own predecessor was a nobleman; the wardenship over Masons in
Aberdeen, Banff and Kincardine was held by another non-
operative, the Laird of Udaught. From these accounts it appears
that distinguished patrons not only were accepted as members of
the Craft but also that they were chosen for administrative posts of
the highest importance.

These outsiders were sometimes known as "Gentlemen Masons,"
sometimes as "Theoretical Masons," sometimes as "Geomatic
Masons," and sometimes by other titles. In July of 1634 the Lodge
of Edinburgh admitted as Fellowcrafts three gentlemen, Lord
Alexander, Viscount Canada, his brother, Sir Anthony Alexander,
and Sir Alexander Strachan. Subsequent records indicate that these
afterwards assisted at the "making" of other Masons. In 1637
David Ramsay, a gentleman of the Privy Chamber, was admitted
and in the following year admission was granted to Henry
Alexander, son of the Earl of Stirling. In 1640 General Alexander
Hamilton was accepted and in 1667 Sir Patrick Hume received the
same honor. In 1670 the Right Honorable William Murray and two
members of the Bar, Walter Pringle and Sir John Harper were
admitted.

In England the same custom was followed by some of the lodges,
if not by all. An obscure note in the records of the Mason's
Company of London suggests that it may have been a practice of
that body for a considerable length of time, although the matter is
by no means certain. That organization was incorporated in the
years 1410-1411 and received a coat of arms in 1472 or 1473, but
records of the city show that as an unincorporated guild it was in
existence as early as the year 1356, when rules were formed for its
guidance. In 1530 its name was changed to "The Company of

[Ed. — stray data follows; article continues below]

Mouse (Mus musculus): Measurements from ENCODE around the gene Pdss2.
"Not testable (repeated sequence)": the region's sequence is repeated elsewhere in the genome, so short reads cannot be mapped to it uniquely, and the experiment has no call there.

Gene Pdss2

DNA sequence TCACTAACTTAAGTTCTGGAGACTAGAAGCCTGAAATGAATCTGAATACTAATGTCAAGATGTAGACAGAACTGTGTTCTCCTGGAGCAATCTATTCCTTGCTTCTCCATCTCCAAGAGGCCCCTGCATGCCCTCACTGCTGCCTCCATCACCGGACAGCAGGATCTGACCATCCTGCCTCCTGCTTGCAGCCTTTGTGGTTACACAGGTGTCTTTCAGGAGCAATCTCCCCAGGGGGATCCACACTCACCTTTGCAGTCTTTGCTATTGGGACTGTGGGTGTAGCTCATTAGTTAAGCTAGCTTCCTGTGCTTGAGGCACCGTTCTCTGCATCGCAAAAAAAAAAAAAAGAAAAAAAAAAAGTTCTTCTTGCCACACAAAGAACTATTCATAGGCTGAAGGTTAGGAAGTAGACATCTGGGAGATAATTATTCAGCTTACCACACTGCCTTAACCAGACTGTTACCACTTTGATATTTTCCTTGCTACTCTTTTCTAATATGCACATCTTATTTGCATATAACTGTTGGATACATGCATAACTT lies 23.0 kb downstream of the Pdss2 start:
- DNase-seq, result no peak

Freemasons." Associated with it was an organization known as
"The Accepcon," or "The Acception," which, met in the same hall
and seems to have been subordinate  to the Company. Edward
Conder in his Hole Crafte and Fellowship of Masons remarks that
an account book of The Acception shows that in 1619 payments
made by newly made Masons were paid into the funds of the
Company, and that in case of deficits in banquet expenses of The
Acception, the money to meet them was paid out of the Company's
treasury.

If this is correct it indicates: (1) that The Acception collected
money from newly made Masons; (2) that it gave banquets to
newly made Masons; (3) that its financial affairs were strictly
supervised by the Mason's Company. Now the Mason's Company
was an operative organization, and surely there is nothing far-
fetched in supposing - especially in view of the significant title of
the subordinate body - that The Acception was made up of a group
of non-operative, or honorary, members. Moreover, that hypothesis
is strongly ported by the testimony of the first distinguished non-
operative known to have been accepted by an operative English
lodge.

This was none other than Elias Ashmole, one of the most eminent
of the scientists, philosophers and antiquarians of his day. Ashmole
was a man of prodigious energy and catholic interests. He appears
to have dipped into most of the activities of the strenuous times
which he lived. He was born in 1617 at Lichfield and was educated
for the practice of law. When the Great Rebellion came along, he
took up arms, with the of Captain. He was a student of botany,
chemistry and what passed for physics in those times, with a string
leaning toward occultism and especially the cults of alchemy and
astrology. He was an inveterate collector of curious objects of